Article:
NUJ members striking over pensions last year
NUJ members at the Birmingham Post & Mail have called on managing director Alistair Nee to pay profit-related bonus payments withheld from union members to charity.
- November 1, 2017
- October 13, 2017
- September 13, 2017
They want the money, amounting to £14,283, paid either to the NUJ hardship fund or to the Post & Mail Christmas Tree Fund, which helps city charities.
The call came after it was revealed that journalists made redundant in the autumn who had been on strike had received pro rata payments in their final settlement cheques.
NUJ members at Trinity Mirror’s Midlands titles held a one-day strike in March last year in protest at the company’s decision to exclude new recruits from the firm’s pension scheme.
At the time, journalists were told that taking part in the strike would mean that they would not receive a new profit-related bonus, which has been announced for this year at £207.
The news comes after staff presentations by management revealed that the Post & Mail made £18.6m in 2003, against £18.7m the year before. At Coventry Newspapers, profits were down from £10.6m in 2002 to £9.6m in 2003. Staff at Coventry did not receive any profit-related bonus as profit targets were not achieved. Midlands Weekly Media increased profits by £300,000 to £3.3m.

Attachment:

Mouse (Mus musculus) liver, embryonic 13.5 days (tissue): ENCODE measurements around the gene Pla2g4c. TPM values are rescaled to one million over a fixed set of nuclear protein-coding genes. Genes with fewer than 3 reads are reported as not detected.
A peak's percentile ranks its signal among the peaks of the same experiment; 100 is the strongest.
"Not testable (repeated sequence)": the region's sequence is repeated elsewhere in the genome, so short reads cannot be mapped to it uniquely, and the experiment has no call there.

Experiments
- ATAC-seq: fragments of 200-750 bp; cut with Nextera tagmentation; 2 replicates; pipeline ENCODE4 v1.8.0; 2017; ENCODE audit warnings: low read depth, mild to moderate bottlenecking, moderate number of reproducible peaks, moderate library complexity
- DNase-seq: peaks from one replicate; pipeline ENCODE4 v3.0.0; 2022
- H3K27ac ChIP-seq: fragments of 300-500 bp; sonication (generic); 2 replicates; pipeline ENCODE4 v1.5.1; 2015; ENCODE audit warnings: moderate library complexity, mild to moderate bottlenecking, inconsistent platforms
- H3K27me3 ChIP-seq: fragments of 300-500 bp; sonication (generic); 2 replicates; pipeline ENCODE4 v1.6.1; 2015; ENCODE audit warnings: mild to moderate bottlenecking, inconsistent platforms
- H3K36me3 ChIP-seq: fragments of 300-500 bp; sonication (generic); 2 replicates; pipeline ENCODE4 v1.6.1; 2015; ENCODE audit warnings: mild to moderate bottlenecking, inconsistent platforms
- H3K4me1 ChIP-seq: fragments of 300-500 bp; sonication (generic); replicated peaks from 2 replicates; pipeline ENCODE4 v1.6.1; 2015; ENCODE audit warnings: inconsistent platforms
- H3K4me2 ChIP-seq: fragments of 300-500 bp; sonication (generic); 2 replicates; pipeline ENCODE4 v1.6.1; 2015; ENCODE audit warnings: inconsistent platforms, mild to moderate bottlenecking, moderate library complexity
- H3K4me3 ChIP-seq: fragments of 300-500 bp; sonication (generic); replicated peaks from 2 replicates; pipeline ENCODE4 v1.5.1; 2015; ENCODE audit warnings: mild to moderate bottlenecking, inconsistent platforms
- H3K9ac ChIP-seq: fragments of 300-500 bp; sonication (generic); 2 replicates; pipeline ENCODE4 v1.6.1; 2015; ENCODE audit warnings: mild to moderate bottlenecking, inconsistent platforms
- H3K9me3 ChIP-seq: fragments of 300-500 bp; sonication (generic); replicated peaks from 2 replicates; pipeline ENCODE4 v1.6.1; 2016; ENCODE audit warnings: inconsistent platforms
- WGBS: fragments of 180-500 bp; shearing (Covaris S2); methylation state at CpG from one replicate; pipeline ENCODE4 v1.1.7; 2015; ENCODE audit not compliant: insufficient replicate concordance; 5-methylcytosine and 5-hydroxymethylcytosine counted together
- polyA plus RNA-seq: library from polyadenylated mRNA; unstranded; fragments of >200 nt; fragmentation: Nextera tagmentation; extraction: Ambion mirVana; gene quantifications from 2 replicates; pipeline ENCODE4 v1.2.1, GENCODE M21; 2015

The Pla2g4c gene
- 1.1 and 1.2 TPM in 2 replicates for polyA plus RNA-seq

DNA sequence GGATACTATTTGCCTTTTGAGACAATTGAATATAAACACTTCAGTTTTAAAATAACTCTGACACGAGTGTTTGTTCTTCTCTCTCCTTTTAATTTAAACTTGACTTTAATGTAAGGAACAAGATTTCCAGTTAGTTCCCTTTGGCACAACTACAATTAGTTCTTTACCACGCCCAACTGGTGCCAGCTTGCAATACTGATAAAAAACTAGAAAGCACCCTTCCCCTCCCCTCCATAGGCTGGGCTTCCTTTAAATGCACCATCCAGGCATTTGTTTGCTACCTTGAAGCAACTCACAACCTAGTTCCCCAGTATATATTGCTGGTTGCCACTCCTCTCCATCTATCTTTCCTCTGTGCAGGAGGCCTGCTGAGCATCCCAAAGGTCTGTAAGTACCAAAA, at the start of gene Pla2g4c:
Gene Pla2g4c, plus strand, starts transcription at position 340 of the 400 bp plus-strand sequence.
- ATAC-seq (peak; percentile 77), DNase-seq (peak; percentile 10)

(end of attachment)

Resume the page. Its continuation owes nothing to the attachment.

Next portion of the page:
The Birmingham 69, as they have become known, are incensed that they have been victimised for what was a lawfully and democratically enacted strike.
NUJ members who were on holiday at the time, or off sick, have received the payment, and members made redundant in October who went on strike received pro rata payments in final salaries.
Birmingham FoC Chris Morley said: “Chapel members feel the company has set out to be vindictive against union members who took a stand to try to defend their pension scheme being undermined by the company.
“They are concerned that the company should not profit from this punitive action and demand that what they have had withheld by the company is surrendered to a charity agreed by the chapel.”
A spokesman for Post & Mail publisher Trinity Mirror told Press Gazette: “The company has not changed its position on this issue. The NUJ decided to take strike action using a mandate where less than 28 per cent of the chapel, and less than 17 per cent of editorial staff, voted in favour.
“The action was a breach of the bonus scheme rules, and the company advised all editorial staff in advance of the proposed strike that it would result in people forfeiting their right to any profit-related bonus paid for 2003.
“The NUJ has no right to dictate how the company manages its finances.”